NOV 08, 2016 5:35 AM PST

It's Never Too Early For a Head Injury

The research and science behind head injuries and professional football has been well known for years. Chronic Traumatic Encephalopathy (CTE) is common in football players, but since it cannot be diagnosed until after a player has died, treatments for it have been difficult to develop. Many NFL players both current and retired have expressed concerns about the impact of repeated head trauma. CTE can cause depression, can result in anxiety and an inability to manage anger and can eventually lead to dementia and death.
What hasn’t been understood until recently is the risk that players in youth sports, face. New research from Wake Forest University shows that children as young as 12 years old can suffer neurological damage as a result of participating in youth football and that young players don’t necessarily have to incur a concussion for the damage to happen.
 
In the United States there are about 3 million young people participating in youth football. The Wake Forest study, published online in the journal Radiology, showed that even head impacts that do not result in a concussion, can cause damage to young brains. Even just a single season of youth football has been shown to cause definitive brain changes in players who never suffered an actual concussion.
 
The study's lead author, Christopher T. Whitlow, M.D., Ph.D., M.H.A., associate professor and chief of neuroradiology at Wake Forest School of Medicine in Winston-Salem, N.C. stated in a press release, "Most investigators believe that concussions are bad for the brain, but what about the hundreds of head impacts during a season of football that don't lead to a clinically diagnosed concussion? We wanted to see if cumulative sub-concussive head impacts have any effects on the developing brain."
 
In order to get information on these sub-concussive impacts the research team studied 25 male youth football players between the ages of 8 and 13. The data for head impacts was collected using the Head Impact Telemetry System (HITs), which is the gold standard of head impact studies and has been used at the high school and collegiate level to study the frequency, severity and cognitive outcomes of helmet impacts in American Football.  The data was analyzed to sort out the risk of the cumulative exposure of one season of play.  Study volunteers underwent pre- and post-season evaluation with multimodal neuroimaging, including diffusion tensor imaging (DTI) of the brain. While traditional MRIs can show some brain changes, DTI is an advanced MRI technique, which identifies changes in brain white matter at a microscopic level. In addition, any game that included a study participant was videotaped and reviewed in order to collate data on reported impacts and what actually happened on the field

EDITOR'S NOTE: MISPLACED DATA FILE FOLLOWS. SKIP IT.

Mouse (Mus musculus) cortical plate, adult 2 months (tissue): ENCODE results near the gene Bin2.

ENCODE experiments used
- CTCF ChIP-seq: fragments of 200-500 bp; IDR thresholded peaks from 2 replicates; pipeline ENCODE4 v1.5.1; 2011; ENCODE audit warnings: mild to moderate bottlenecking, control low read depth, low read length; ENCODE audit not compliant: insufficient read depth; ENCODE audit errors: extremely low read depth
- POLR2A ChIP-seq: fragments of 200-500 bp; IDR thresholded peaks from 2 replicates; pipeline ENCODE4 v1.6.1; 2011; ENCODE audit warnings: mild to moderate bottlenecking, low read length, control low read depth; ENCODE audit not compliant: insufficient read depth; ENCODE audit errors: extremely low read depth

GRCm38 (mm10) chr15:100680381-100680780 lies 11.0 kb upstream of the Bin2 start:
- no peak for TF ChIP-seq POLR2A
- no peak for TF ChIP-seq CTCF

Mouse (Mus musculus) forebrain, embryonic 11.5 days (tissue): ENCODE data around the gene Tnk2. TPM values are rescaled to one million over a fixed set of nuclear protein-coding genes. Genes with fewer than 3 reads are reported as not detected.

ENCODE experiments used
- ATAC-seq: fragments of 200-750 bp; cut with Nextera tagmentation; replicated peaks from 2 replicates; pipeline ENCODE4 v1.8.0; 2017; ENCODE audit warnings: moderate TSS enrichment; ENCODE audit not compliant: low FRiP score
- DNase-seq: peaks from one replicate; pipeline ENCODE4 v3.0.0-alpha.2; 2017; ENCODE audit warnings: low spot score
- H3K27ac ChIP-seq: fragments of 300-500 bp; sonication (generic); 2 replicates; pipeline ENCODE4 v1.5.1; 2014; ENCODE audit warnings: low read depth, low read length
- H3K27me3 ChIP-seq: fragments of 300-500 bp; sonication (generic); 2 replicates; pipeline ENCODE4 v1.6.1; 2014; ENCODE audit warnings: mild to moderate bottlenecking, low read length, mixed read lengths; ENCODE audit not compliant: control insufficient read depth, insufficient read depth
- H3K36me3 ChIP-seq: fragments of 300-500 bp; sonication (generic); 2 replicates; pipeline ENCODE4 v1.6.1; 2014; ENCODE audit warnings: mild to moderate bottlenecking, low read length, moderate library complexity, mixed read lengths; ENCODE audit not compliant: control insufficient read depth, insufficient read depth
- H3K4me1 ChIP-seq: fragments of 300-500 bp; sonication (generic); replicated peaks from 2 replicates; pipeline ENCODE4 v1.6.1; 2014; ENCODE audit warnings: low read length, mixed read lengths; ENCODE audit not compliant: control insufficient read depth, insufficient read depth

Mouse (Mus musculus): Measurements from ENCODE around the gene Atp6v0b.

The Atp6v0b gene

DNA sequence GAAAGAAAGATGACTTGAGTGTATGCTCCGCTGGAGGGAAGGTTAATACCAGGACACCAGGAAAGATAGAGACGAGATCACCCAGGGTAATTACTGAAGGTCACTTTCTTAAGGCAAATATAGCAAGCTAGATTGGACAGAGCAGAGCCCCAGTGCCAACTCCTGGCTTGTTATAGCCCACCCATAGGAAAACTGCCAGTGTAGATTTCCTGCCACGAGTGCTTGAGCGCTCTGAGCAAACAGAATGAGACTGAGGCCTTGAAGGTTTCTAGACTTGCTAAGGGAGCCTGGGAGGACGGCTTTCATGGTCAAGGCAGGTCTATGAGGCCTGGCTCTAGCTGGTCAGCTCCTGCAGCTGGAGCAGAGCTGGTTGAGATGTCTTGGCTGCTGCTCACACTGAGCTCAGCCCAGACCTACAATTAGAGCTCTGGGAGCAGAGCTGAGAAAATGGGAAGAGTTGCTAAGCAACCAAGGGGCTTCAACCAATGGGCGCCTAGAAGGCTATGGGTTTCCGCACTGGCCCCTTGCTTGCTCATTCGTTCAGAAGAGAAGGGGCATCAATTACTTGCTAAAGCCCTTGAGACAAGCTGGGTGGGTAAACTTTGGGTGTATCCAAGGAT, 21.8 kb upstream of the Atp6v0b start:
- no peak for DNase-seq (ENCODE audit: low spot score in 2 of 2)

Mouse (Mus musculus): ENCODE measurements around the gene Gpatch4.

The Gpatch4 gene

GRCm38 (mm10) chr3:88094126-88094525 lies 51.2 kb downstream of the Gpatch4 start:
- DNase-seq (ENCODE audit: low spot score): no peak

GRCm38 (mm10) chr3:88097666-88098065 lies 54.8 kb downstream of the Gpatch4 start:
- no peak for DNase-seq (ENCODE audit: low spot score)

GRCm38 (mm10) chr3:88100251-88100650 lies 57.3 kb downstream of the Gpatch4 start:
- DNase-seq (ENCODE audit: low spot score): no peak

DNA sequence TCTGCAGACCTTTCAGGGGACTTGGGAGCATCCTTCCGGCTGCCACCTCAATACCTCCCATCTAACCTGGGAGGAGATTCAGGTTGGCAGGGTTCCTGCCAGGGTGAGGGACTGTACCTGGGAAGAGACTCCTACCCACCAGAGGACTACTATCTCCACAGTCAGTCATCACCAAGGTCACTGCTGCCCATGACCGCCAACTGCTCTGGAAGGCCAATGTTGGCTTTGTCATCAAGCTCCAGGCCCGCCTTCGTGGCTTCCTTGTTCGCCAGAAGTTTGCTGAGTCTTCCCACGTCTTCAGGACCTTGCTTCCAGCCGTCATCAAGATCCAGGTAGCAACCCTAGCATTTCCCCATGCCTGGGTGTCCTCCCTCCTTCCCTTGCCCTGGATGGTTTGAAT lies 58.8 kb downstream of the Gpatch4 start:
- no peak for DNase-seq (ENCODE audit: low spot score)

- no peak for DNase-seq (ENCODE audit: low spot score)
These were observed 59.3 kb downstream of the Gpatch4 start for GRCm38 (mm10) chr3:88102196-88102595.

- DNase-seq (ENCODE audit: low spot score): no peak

White matter in the brain is evaluated by looking at how water molecules move throughout the brain, a measurement called fractional anisotropy. It’s an indicator of brain health because the more efficiently water moves in the brain, the healthier the tissue. DTI MRI scans can pick up this movement. The results of the scans conducted on the Wake Forest Study volunteers showed a significant relationship between head impacts and decreased FA in specific white matter tracts and tract terminals, where white and gray matters meet. Dr. Whitlow explained the finding stating, "We found that these young players who experienced more cumulative head impact exposure had more changes in brain white matter, specifically decreased FA, in specific parts of the brain. These decreases in FA caught our attention, because similar changes in FA have been reported in the setting of mild TBI."

These results are important because none of the players that had these brain changes had suffered a concussion. The research is the first to show that even without an actual diagnosis of concussion, brain changes still happen and they can impact the brain health of these very young players. The video below explains more about this study and what needs to happen in youth sports to protect the most vulnerable players.
 

Sources: Radiology Wake Forest University, NBC News
 
About the Author
  • I'm a writer living in the Boston area. My interests include cancer research, cardiology and neuroscience. I want to be part of using the Internet and social media to educate professionals and patients in a collaborative environment.
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